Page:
This report is the first outcome of the project Remote work: Effects on Nordic people, places and planning 2021-2024. This report provides a broad understanding of the current situation (May, 2022) regarding remote work in the Nordic countries, particularly in relation to potential urban and regional development effects. It provides insight into emerging trends in the countries based on Nordic research, statistical data, and stakeholder interviews. Further, it considers the national level policy frameworks that “set the stage” for the development of remote work practices in the Nordic countries. Our findings suggest that higher levels of remote work are likely to be maintained in the long term in all Nordic countries, at least to some degree. Importantly, however, there is little evidence to support a large-scale shift towards a “remote first” mindset among Nordic workers or workplaces. This means that, for the majority of workers and workplaces, the most likely scenario will be some form of hybrid arrangement. The effectiveness of these arrangements in promoting wellbeing and quality of life for workers, as well as the extent to which collaboration and innovation thrive under hybrid conditions, will both be key factors in determining whether remote work remains more common in the long term. From a spatial perspective, the patterns of migration, mobility and multilocality observed in the Nordic countries during the pandemic support the idea that increased remote work will have implications for planners in Nordic cities, regions, and rural areas. Daily commuting became less common and internal migration patterns suggest that this has been accompanied by a willingness to travel further. Some rural municipalities also appear to have become more desirable. This is evidenced by the slowing, or even reversal, of trends towards population decline and also by increased demand for and use of second homes. If these trends continue, they…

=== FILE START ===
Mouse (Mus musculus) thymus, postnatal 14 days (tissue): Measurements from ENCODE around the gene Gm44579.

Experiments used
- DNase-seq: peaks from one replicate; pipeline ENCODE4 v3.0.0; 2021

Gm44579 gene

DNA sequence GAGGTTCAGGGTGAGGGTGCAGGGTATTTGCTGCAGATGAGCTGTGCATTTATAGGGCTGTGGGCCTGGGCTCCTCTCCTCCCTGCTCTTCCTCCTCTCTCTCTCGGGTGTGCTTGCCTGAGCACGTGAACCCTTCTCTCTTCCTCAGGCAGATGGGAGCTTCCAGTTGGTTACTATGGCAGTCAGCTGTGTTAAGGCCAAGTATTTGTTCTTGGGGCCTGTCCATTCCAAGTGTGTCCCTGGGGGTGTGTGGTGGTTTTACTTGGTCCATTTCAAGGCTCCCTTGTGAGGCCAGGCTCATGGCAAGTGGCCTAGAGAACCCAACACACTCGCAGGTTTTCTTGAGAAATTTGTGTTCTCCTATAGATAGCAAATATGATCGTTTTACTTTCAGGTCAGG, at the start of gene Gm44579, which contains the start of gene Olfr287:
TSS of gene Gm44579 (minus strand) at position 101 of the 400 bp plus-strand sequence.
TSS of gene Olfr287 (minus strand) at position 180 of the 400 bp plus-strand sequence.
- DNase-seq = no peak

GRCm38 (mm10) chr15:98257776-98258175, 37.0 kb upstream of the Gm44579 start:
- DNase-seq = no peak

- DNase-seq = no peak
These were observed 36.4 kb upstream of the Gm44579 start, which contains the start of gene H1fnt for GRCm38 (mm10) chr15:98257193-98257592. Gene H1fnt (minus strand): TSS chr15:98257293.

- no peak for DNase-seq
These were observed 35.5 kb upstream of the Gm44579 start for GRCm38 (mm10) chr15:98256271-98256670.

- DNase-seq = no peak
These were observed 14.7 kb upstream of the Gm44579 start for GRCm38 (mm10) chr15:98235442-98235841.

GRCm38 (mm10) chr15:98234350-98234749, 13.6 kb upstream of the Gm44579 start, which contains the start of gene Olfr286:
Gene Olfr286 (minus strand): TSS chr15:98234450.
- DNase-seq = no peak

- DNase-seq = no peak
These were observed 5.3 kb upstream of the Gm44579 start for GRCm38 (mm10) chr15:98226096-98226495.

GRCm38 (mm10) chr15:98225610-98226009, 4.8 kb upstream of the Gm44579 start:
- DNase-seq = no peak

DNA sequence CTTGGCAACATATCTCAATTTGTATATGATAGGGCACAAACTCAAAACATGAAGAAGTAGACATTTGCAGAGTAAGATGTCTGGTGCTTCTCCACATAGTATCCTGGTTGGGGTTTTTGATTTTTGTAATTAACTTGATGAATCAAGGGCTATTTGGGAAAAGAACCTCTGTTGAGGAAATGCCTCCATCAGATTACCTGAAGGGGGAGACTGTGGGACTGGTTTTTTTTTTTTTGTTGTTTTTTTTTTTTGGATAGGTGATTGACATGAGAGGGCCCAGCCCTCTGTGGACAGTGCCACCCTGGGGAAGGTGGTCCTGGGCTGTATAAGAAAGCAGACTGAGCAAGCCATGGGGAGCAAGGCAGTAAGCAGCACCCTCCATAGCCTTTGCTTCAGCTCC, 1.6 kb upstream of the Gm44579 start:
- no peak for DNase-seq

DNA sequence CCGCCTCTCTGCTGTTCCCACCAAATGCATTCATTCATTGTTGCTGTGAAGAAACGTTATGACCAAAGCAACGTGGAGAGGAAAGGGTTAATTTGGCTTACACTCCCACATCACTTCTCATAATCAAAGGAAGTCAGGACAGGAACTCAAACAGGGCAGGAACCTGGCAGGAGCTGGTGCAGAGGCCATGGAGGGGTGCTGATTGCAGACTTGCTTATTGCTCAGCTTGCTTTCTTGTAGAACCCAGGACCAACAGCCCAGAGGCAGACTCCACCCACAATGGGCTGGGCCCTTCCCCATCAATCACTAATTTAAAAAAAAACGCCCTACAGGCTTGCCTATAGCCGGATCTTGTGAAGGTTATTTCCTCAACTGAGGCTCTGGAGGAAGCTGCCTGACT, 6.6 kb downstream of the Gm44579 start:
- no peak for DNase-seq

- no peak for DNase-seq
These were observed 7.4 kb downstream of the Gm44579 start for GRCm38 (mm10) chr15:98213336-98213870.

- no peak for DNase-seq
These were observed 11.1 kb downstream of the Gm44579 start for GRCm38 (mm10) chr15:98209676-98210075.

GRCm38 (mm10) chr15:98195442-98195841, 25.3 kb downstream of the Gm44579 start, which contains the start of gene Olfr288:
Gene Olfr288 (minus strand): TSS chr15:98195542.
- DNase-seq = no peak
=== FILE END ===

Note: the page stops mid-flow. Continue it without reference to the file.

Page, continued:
State of the Nordic Region 2022